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Extraordinary Frontiers;Cawthron Science, Innovation and Mysteries from our Environment is an interactive exhibition presenting past and present Cawthron Institute research and science.
Thomas Cawthron, F N Jones Collection: 312247 (part of)
Thomas Cawthron died on the 8th October 1915. He bequeathed £231,000, a large part of his estate, for the development of an industrial and technical school, institute and museum to be called Cawthron Institute.
When Cawthron Institute was opened in 1921 its aim was to do research "of benefit to the region and the dominion". Thomas Easterfield, Emeritus Professor of Chemistry at Victoria University College, was its first Director.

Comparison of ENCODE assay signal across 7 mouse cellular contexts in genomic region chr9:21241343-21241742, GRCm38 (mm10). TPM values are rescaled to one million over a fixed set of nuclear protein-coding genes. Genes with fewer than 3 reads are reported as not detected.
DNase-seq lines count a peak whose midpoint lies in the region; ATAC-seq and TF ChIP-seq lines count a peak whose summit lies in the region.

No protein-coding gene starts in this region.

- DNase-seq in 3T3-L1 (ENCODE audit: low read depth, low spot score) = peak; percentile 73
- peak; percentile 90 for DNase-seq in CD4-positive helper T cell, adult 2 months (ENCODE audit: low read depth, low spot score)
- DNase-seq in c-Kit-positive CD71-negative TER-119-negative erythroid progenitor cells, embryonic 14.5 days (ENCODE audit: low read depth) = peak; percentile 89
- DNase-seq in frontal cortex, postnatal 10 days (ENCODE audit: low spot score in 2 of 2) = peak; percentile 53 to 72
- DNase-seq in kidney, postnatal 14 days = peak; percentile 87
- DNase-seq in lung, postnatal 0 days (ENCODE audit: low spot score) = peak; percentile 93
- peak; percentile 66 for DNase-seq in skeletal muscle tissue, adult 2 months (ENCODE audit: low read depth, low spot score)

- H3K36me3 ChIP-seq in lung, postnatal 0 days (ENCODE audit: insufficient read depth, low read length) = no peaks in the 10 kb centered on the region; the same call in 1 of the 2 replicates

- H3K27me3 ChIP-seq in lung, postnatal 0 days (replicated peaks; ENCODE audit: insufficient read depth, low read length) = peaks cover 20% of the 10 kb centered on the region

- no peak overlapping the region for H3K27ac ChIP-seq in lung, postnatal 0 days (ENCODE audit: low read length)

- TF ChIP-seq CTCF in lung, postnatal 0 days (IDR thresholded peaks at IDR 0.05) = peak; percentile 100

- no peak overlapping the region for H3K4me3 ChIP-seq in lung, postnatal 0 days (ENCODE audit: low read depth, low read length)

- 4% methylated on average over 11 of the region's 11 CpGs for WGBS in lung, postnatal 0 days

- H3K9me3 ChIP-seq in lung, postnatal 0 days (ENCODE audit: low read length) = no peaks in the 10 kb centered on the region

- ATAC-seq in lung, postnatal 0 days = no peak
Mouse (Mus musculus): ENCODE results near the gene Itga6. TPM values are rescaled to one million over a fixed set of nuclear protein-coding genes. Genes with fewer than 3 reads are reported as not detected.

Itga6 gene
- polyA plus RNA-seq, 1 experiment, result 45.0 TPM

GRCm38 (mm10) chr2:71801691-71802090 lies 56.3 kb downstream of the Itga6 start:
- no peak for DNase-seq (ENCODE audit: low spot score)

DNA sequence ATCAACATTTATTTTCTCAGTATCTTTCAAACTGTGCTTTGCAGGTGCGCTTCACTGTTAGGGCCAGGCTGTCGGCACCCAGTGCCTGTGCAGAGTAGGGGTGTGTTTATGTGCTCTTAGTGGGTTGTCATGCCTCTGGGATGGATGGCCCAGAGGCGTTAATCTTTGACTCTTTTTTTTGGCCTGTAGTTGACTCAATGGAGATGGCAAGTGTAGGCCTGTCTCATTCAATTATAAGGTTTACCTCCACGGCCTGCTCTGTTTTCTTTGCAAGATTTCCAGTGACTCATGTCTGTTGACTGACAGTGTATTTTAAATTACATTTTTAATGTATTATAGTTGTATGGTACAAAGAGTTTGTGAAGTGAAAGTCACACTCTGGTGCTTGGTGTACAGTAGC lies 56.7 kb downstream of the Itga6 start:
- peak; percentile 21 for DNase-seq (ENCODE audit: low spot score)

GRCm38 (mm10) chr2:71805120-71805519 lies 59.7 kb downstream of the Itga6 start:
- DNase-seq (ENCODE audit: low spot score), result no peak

The early work of Cawthron Institute focused on soils, agriculture and biochemistry. It played an important role in stimulating government scientific research. In Cawthron Institute, the legacy lives on, in a reputation for enterprise and excellence in scientific research and consultancy. Ninety years on Cawthron Institute is recognised nationally and internationally for its science and research achievements.
Today Cawthron Institute is a unique organisation in New Zealand - the country's largest, independent, "not for profit" research centre. The key areas of research that Cawthron Institute is involved in include:
To celebrate the 90th anniversary of the Cawthron, the Cawthron Institute Trust Board have funded the Nelson Provincial Museum to help create an exhibition that will bring some of this science and technology to public attention in a way that will be both enjoyable and educational.
Proudly sponsored by: